How to add Cron jobs in Linux & MacOS

Quiet often you will face a need to run tasks, custom scripts, cleanups, firing background processes for your application, rotate logs and more on a recurring schedule.

I personally use cron to backup databases, automatically update SSL certificates using Let's Encrypt, and to clean up /tmp folder.

Unix provides us with Cron service which reads the crontab file and looks up few other directories such as /etc/cron* and /var/spool/cron. It then processes given commands for you in the background.

Cron is managed by crontab command which you can look up to its man page for more information. By using crontab COMMAND , we will be able to edit the crontab FILE which then the cron SERVICE will read and process.

$ man crontab

How to edit crontab file

To edit run crontab -e which will prompt an empty text file in case you don’t have any cron jobs set up.

You can then type in your schedule followed by a command that needs to be run as below:

0 16 * * * /home/myscripts/


Save and exit.

Now every day at 4 PM, Cron service will run the given command. Please, keep in mind that if your computer is shut down, it will not run the command and will do so when the machine is turned on again.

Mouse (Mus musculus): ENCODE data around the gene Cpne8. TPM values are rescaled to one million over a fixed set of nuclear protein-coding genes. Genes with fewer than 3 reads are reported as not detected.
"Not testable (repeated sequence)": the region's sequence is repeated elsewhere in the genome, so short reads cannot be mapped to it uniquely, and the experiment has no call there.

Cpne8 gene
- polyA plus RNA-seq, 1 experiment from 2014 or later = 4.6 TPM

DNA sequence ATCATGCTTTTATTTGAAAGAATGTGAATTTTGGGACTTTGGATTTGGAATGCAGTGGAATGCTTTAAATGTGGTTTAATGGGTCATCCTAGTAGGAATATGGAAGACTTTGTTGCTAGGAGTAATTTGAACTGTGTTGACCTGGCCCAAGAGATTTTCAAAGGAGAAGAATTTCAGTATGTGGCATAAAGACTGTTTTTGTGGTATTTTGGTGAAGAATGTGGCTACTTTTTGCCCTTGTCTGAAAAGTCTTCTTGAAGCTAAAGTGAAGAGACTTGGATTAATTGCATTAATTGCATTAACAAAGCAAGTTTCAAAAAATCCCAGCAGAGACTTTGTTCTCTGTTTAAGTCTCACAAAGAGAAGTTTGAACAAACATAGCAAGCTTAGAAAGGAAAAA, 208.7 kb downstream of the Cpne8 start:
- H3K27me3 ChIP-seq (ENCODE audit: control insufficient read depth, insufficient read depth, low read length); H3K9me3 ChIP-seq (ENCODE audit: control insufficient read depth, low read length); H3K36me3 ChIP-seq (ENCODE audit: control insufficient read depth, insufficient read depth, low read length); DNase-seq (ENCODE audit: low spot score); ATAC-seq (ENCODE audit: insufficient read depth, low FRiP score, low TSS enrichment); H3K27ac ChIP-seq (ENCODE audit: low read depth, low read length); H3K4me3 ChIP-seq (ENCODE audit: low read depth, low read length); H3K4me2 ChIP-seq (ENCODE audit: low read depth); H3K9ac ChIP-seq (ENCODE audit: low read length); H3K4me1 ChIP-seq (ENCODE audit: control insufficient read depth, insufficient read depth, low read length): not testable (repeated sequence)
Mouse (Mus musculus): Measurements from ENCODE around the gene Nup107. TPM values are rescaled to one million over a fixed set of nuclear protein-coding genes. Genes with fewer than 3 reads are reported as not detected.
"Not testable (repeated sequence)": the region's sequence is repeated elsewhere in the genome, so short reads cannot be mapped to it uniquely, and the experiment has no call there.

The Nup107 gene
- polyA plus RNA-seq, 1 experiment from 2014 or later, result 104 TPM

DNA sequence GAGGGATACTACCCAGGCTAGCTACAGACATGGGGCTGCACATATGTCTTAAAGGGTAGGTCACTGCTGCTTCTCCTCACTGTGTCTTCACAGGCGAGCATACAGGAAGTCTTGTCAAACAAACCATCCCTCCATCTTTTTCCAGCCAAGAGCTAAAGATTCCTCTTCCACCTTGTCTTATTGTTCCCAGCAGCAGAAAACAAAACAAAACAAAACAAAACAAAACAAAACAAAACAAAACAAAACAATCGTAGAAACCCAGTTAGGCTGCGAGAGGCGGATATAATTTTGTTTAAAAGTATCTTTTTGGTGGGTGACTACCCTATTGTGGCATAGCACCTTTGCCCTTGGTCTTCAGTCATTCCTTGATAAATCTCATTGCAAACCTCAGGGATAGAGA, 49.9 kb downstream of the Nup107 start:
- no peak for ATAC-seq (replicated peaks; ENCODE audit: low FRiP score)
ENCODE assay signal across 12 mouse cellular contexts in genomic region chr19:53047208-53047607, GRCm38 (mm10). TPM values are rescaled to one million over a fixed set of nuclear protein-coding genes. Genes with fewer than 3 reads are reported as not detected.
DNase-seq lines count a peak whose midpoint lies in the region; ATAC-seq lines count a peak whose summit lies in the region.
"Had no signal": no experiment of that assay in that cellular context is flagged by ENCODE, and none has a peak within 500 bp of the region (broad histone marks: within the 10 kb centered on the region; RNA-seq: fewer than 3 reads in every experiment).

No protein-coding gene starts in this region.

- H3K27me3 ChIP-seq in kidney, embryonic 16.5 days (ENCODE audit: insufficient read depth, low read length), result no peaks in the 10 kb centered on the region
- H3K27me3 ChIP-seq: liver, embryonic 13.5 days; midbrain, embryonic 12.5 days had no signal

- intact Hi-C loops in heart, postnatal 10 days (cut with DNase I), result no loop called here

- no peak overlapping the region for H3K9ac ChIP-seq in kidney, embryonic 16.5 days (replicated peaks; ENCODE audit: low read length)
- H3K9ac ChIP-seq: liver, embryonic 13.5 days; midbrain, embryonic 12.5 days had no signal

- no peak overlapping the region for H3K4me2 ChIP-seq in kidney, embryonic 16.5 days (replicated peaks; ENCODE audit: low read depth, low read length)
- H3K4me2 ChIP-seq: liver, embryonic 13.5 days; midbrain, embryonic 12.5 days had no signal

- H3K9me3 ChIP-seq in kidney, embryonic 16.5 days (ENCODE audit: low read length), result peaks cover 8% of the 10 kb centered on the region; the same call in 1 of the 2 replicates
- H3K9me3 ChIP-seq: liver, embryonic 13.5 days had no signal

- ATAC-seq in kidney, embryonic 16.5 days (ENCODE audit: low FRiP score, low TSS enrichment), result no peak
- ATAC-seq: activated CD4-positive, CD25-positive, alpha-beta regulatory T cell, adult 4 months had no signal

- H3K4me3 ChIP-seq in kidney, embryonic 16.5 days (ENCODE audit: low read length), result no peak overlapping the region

Few extras

If your given command generates something for Standard Output or exists with an error code, it will try to email you. To opt out from emails, you can redirect the output somewhere, such as /dev/null which will be discarded instantly.

0 16 * * * /home/myscripts/ > /dev/null 2>&1

You can also use redirection when you would like to store the output inside some log file.

0 16 * * * /home/myscripts/ > /var/log/precious_log_file

Tools to use for managing Cron jobs in Ruby

If you would like to manage Cron jobs in your Ruby projects at application level at much higher abstraction, you can use a gem such as Whenever which has a friendly DSL to create and schedule recurring tasks.

every 3.hours do # 1.minute 1.week 1.month 1.year is also supported
  # the following tasks are run in parallel (not in sequence)
  runner "MyModel.some_process"
  rake "my:rake:task"
  command "/usr/bin/my_great_command"

every, at: '4:30 am' do
  runner "MyModel.task_to_run_at_four_thirty_in_the_morning"

every, at: ['4:30 am', '6:00 pm'] do
  runner "Mymodel.task_to_run_in_two_times_every_day"

every :hour do # Many shortcuts available: :hour, :day, :month, :year, :reboot
  runner "SomeModel.ladeeda"

every :sunday, at: '12pm' do # Use any day of the week or :weekend, :weekday
  runner "Task.do_something_great"

every :day, at: '12:20am', roles: [:app] do
  rake "app_server:task"

That’s it for today, now create a few tasks for good old Cron and let it do its job.